Construction cranes are often an indicator of a city undergowing a growth spurt. Last weekend in downtown Austin, TWELVE construction cranes were visibly in use in the 11-block area between 12th Street and Cesar Chavez.
As Austin continues its explosive growth pattern from the past couple of years, I still see an outpouring of vitriol from a vocal minority who seem unaware of what growth means for this area (or for any area, for that matter). Simply put, growth is the lifeblood of a city. Once a city ceases to grow, it starts to die. Just drive up Highway 183 toward Oklahoma. You'll pass through a dozen or so dying (or dead) small towns that were once thriving and lively whistle-stops. These little towns are the perfect example of what happens when a city stops growing. Austin has been an exceptionally bright spot in a strong Texas economy, which has been a shining beacon in an often lackluster national economy. Things here are good, and we should be thankful for that.
Recently, the Austin Business Journal released a poll asking readers if they'd rate traffic or affordability as Austin's biggest problem. Out came the curmudgeons in the comment section. One reader stated,
"The cause of both problems, the traffic and affordability, is bringing more jobs and people to Austin. Will Austin ever have enough people? If people were leaving Austin, there would be less traffic and the homes would be more affordable. So, is it really an advantage to keep bringing thousands of jobs to Austin?"
It's understandable to be irritated when you have to sit in traffic for hours just to get where you're going, and yes, prices are indeed higher for homes, but these are some of the natural consequences of living in a boomtown. As the old saying goes, you can't have your cake and eat it too. The "cake" in this scenario is Austin itself; Austin is vibrant, attractive, economically thriving, and high-profile both in the film and music industry. When you live in such a great place and other people figure it out, they will naturally want to move there. It's a bit like a perpetual motion machine: More people move to Austin, which makes the economy grow, and economic growth brings more jobs and....more people. On a similar note, having great entertainment and music is what attracts publicity, and the publicity attracts more entertainers and musicians.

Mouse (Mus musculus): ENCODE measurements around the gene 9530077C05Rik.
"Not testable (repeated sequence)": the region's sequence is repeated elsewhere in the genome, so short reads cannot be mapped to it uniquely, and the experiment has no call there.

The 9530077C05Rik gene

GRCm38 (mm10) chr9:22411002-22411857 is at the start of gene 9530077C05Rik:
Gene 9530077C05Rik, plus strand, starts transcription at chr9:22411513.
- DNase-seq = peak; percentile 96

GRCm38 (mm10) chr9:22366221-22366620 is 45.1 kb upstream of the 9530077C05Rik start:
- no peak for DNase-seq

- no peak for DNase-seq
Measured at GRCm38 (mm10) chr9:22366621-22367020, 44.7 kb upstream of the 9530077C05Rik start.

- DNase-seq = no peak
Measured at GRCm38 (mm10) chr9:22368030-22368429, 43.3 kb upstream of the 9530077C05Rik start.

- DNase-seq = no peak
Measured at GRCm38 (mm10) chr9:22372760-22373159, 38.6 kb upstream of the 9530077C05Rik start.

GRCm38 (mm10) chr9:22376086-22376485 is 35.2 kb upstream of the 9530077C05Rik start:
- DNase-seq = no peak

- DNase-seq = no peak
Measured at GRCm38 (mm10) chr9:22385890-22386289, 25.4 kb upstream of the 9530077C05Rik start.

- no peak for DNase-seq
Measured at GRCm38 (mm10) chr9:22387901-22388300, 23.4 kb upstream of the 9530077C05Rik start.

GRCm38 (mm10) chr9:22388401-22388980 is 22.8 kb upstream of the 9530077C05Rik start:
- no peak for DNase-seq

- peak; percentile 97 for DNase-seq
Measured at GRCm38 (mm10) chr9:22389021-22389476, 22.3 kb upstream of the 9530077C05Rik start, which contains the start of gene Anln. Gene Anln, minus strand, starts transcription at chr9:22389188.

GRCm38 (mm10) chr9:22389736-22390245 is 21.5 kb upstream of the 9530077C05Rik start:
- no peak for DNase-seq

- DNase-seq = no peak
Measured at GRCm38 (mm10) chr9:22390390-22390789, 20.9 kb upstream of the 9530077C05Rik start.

Yes, we all know that central Austin is expensive. Any desirable city is expensive, frankly. That's the law of supply and demand. The Austin area is not, however, completely unattainable. In fact, Austin Business Journal (the same publication that released the aforementioned poll asking about traffic vs affordability) published this article that states that Round Rock, a north Austin suburb, is America's best affordable city. If you want to move to Austin, but think you can't afford it, there are other options that are very close and pleasant. You can still get a decent home near Austin for $200K or so.
The problem with the "grumpy" outlook on Austin is that the people complaining about traffic seem to be the same ones voting down every new traffic relief proposal the city proposes. It's clear that making traffic awful and refusing to change anything about the city we all love is not going to stop people from moving in. This may sound a little harsh, but if you're unhappy with Austin's current upward trend, the only real solution is to move away or move farther out. So if you're interested in moving away from Austin, please give me a call, and I will be happy to help you sell your home.
Thanks for reading!